When you assemble a group of interested community members, you can start planning your garden. Planning and execution will generally take several meetings. From the beginning, it’s crucial to outline a shared leadership strategy. Your group will have to set out various processes for making decisions and resolving issues. Rules can be as flexible as your community desires. But setting expectations is essential to prevent conflict and maintain everyone’s involvement.
Planning the Garden
Your planning committee will need to decide on the garden’s startup and long-term viability. A few critical questions include:
After establishing the direction for your garden, you can break up your group to perform particular tasks.
At this stage, your group can seek sponsorship to help with resources. Partnerships with local churches, schools, and city councils could provide sites and volunteers to support the garden. Local businesses can sign on to supply building materials. You may be able to offer naming rights and publicity for crucial help in setting up the space.
The community garden site must be accessible for everyone interested in using it and visible enough to keep it safe and public. It should receive at least 6 hours of daily direct sunlight and have decent drainage. You may also need to test the soil quality to ensure your plants will flourish.
You can approach private and public landowners with a proposal letter representing your group. Be ready to negotiate land use and compensation for the owner, and consider insurance to protect every stakeholder. Shoot for at least a 3-year lease on the land. The longer the lease, the more flexibility you’ll have in planning your garden, especially for slower-growing plants.
Other considerations include the ongoing upkeep of the garden. You’ll need to figure out how to irrigate the beds and supply electricity as needed. Alongside the various fences, borders, and raised garden structures, you must plan who will install and pay for these utilities.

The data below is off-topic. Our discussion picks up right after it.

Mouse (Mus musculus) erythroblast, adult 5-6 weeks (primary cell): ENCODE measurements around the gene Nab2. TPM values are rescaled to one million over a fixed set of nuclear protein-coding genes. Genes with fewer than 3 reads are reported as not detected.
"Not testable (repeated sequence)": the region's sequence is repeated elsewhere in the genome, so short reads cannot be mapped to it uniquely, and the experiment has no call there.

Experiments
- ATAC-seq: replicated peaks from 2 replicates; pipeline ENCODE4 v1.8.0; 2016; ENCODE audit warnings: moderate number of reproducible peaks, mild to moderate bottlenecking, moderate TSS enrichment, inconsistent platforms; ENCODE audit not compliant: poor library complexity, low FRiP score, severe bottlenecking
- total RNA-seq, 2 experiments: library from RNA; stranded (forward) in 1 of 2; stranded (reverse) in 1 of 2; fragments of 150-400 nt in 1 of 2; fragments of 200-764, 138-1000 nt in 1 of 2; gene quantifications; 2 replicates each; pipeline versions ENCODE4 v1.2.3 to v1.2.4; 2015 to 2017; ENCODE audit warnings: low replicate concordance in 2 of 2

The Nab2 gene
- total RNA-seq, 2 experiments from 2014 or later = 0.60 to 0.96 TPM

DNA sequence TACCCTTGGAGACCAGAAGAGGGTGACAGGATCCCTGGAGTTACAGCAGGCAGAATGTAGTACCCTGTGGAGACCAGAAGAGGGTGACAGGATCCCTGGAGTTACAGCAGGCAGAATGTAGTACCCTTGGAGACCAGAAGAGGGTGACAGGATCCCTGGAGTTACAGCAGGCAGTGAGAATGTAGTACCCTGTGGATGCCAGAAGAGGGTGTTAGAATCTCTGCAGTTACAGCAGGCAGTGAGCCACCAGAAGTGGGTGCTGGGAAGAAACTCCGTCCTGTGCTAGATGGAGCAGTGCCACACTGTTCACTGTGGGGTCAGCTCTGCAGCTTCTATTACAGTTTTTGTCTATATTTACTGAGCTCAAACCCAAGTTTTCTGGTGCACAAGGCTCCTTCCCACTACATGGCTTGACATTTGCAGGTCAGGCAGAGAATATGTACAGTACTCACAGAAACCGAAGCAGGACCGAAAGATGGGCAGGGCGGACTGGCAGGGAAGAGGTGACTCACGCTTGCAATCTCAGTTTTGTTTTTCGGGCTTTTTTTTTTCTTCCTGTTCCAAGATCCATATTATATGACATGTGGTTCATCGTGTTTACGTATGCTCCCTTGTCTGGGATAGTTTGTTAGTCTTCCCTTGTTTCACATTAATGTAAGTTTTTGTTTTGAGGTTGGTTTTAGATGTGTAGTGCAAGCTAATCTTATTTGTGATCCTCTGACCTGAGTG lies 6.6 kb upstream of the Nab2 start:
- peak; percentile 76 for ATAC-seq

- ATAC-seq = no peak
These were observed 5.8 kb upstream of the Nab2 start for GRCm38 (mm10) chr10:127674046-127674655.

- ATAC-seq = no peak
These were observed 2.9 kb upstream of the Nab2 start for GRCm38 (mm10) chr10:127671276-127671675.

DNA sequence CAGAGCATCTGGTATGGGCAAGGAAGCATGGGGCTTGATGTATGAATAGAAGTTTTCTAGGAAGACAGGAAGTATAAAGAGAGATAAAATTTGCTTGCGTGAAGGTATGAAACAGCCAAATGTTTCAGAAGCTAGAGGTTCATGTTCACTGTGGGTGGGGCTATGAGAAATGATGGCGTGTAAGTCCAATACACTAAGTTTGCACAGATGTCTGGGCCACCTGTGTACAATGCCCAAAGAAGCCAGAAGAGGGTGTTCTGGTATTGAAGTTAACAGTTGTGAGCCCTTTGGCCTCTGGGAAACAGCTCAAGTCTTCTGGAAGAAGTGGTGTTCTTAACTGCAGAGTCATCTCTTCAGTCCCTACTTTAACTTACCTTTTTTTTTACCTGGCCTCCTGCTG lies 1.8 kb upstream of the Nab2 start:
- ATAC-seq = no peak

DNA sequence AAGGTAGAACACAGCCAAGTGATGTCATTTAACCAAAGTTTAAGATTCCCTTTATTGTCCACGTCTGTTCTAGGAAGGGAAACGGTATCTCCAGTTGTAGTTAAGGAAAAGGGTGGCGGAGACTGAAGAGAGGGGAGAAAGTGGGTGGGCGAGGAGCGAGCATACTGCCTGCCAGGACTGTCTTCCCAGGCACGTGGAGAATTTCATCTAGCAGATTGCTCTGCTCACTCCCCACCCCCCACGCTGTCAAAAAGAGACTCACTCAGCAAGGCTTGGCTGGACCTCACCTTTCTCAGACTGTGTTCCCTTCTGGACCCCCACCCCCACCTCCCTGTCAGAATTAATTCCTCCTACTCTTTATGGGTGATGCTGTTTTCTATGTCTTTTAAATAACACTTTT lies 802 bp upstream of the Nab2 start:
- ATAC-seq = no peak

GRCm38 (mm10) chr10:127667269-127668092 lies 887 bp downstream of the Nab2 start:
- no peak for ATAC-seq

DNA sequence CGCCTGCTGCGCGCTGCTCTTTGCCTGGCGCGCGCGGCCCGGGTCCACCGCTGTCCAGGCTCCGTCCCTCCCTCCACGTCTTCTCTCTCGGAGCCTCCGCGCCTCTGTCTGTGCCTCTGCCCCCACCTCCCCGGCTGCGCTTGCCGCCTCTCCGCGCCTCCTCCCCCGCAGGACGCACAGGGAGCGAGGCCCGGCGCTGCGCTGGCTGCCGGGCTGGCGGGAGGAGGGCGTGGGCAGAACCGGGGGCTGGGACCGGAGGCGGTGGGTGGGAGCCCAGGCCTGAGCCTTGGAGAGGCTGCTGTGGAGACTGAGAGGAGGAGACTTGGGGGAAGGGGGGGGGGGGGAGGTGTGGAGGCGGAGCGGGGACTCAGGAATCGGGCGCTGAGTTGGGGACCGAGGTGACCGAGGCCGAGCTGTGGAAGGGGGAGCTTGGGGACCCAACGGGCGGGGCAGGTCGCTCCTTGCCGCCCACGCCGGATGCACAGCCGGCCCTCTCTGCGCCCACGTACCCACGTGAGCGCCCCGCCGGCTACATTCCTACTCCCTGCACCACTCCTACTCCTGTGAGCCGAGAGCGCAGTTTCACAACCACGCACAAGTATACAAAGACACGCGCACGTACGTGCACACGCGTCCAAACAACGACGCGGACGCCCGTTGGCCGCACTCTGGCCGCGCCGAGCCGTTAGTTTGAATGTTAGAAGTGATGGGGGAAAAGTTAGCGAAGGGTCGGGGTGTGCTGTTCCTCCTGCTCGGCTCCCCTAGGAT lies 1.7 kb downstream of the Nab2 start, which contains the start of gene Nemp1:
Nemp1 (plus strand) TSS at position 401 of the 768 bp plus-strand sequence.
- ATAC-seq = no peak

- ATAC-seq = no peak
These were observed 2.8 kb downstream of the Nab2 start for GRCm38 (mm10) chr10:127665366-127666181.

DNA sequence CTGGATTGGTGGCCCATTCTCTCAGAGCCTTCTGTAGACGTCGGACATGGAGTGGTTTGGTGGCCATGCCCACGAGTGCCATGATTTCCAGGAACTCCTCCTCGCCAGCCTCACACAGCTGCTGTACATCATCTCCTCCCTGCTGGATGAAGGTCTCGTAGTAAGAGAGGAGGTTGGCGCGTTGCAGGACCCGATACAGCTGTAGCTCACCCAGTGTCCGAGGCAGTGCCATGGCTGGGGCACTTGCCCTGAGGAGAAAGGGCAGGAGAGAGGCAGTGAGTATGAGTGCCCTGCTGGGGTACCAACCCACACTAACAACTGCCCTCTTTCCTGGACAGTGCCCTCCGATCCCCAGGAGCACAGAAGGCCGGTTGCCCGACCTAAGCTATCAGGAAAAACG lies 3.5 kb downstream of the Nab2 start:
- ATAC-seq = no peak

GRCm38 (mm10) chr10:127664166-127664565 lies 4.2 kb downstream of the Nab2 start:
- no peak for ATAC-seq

Once the site is secure, it’s time to lay out the plots and design the garden. The committee must make critical decisions around membership, dues, and finalized rules and responsibilities. You’ll need to write down a meeting schedule, maintenance checklist, and list of communal supplies to ensure everyone is on the same page and capable of completing the gardening duties.
There are several goals, organizational structures, and formal garden bylaws to consider, and the rigidity of your community garden will depend on everyone’s comfort level. Clarity around individual roles and garden rules is essential, regardless of how your group manages itself. Get your regulations in writing to provide to each member, and keep open lines of communication through online groups and a garden email account.
Community gardens take lots of ongoing work from dedicated volunteers to be successful. But for anyone that contributes, the mental, physical, social, and spiritual benefits make every garden worth the investment.
Every new garden is a case study of the power of individuals collaborating to achieve something greater than the project itself. Consider opportunities in your area and among your neighbors to improve the community, help those in need, and set a positive example for future generations.
Featured Image Credit: DisobeyArt, Shutterstock